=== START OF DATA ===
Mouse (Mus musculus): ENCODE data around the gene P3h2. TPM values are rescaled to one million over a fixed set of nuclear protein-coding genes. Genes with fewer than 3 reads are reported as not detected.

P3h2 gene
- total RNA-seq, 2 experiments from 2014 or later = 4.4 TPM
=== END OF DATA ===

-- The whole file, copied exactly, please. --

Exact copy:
Mouse (Mus musculus): ENCODE data around the gene P3h2. TPM values are rescaled to one million over a fixed set of nuclear protein-coding genes. Genes with fewer than 3 reads are reported as not detected.

P3h2 gene
- total RNA-seq, 2 experiments from 2014 or later = 4.4 TPM